Last, before really setting out, I'd get a satellite rescue beacon, best a 406MHz one without fancy subscription/messaging but with built-in GPS. (the fancy messaging ones use a different, less reliable, wavelength). They're not cheap, about $200-300, but last for years and can save your life. No, a cell phone is not a rescue beacon in rugged terrain.

Tent? I always size it at +1 the number of occupants. 2 person tent for a solo. That's probably an extra 2-300 grams, but well worth the space. Tent setup time is a major consideration for me, esp when you have bad weather. Reason? Say you're hiking and you see a rainstorm coming. With a 5min tent pitch you can wait till the last moment to stop and take cover. Maybe it doesn't rain after all, so you keep going. With a 20 min setup you need to actively stop and start pitching your tent, just in case.

  • Second the beacon. In general other hikers will aid someone in distress, but if you get lost there will generally be nobody around to see you--and if you then twist an ankle or break something satellite communications can be a lifesaver. Commented May 6, 2020 at 3:35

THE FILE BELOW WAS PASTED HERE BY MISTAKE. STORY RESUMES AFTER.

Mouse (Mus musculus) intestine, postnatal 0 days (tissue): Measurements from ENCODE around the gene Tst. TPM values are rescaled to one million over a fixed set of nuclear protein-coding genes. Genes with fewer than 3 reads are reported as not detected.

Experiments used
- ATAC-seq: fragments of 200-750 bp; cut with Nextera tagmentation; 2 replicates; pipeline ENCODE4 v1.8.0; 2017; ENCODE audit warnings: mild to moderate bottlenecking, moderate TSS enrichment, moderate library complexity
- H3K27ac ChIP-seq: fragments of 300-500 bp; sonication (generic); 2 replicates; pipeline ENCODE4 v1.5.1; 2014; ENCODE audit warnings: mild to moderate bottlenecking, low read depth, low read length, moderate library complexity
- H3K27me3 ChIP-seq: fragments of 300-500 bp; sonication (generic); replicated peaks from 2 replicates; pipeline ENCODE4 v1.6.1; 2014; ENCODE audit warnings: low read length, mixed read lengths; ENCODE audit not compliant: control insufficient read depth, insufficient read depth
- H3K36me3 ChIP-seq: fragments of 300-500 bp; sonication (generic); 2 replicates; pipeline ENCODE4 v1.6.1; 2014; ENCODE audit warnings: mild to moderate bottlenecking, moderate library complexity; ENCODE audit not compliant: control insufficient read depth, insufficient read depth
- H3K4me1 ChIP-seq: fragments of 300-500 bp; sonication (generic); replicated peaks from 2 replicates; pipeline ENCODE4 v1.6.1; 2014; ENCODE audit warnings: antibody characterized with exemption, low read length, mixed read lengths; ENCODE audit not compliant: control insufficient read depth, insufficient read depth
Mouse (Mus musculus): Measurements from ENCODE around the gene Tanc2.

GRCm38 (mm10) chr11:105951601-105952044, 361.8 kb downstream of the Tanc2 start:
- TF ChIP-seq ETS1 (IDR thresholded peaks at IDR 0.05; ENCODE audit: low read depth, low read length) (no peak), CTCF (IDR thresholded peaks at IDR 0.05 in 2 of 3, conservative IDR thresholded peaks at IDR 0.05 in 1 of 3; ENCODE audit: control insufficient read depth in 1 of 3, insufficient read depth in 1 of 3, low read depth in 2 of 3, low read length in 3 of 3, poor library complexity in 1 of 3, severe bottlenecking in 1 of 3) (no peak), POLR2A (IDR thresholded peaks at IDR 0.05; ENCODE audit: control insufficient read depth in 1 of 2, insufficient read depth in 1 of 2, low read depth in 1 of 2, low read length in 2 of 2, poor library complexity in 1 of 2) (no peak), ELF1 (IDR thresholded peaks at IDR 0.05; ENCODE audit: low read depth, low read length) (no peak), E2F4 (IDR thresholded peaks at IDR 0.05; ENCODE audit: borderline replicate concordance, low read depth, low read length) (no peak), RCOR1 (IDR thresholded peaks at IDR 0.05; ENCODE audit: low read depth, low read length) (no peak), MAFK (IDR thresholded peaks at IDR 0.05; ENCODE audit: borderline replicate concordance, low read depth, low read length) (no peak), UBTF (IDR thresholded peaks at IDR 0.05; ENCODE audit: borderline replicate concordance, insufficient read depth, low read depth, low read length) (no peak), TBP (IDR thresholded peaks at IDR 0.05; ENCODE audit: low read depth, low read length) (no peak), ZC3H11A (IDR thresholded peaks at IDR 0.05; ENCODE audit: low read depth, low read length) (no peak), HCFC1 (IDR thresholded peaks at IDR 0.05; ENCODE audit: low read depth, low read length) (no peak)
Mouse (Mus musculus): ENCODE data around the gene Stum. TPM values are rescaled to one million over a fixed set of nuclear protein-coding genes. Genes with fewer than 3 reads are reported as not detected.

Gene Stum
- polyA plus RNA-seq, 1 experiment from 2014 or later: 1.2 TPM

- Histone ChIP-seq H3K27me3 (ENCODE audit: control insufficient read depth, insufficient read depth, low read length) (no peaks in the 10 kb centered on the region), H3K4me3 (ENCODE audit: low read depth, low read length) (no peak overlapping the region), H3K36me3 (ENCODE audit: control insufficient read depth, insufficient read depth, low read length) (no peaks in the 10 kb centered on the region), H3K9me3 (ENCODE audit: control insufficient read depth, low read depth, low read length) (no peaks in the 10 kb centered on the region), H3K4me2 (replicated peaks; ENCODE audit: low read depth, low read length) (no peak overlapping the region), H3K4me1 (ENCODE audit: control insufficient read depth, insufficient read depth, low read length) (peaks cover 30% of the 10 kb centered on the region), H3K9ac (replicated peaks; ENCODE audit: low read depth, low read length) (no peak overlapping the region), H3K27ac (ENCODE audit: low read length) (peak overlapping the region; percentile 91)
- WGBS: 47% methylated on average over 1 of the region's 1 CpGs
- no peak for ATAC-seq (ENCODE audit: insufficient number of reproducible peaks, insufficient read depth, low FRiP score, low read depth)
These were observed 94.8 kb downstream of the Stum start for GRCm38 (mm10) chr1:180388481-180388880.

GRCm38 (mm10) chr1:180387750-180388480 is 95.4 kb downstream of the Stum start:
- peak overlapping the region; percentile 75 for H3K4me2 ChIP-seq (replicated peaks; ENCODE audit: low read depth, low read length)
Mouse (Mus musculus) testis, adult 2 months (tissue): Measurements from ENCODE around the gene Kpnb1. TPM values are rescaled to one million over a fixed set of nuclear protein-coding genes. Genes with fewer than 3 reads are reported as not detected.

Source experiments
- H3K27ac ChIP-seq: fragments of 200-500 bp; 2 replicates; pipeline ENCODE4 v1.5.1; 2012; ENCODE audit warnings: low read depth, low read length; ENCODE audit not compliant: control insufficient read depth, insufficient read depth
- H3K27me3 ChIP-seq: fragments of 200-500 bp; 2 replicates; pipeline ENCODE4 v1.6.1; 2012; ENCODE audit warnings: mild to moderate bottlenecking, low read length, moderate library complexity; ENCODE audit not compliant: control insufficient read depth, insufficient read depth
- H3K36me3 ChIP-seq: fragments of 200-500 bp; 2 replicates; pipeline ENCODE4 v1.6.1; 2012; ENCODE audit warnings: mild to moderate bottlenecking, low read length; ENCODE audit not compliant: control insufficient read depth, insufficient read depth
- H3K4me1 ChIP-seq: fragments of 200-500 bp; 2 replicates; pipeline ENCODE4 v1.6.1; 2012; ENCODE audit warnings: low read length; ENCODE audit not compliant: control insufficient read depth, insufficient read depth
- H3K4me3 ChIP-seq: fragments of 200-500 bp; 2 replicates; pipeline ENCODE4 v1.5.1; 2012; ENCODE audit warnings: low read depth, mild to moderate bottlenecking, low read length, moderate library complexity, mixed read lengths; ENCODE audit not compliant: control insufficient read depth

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    Go Camping +1 (start by not sitting in a chair 50h a week). I've camped a lot but never in a tent or w/o access to water (that's hardcore). 'Maps'? the trails will be marked and well defined, or you don't belong there yet. I've never 'hiked' but I've walked the trails of most of the NPs of the US; most people are done after an ~8 mile trek through foothills and want nothing more than food and a comfy fire, if not their home. You know how to build a fire, right?
    – Mazura
    Commented May 7, 2020 at 5:18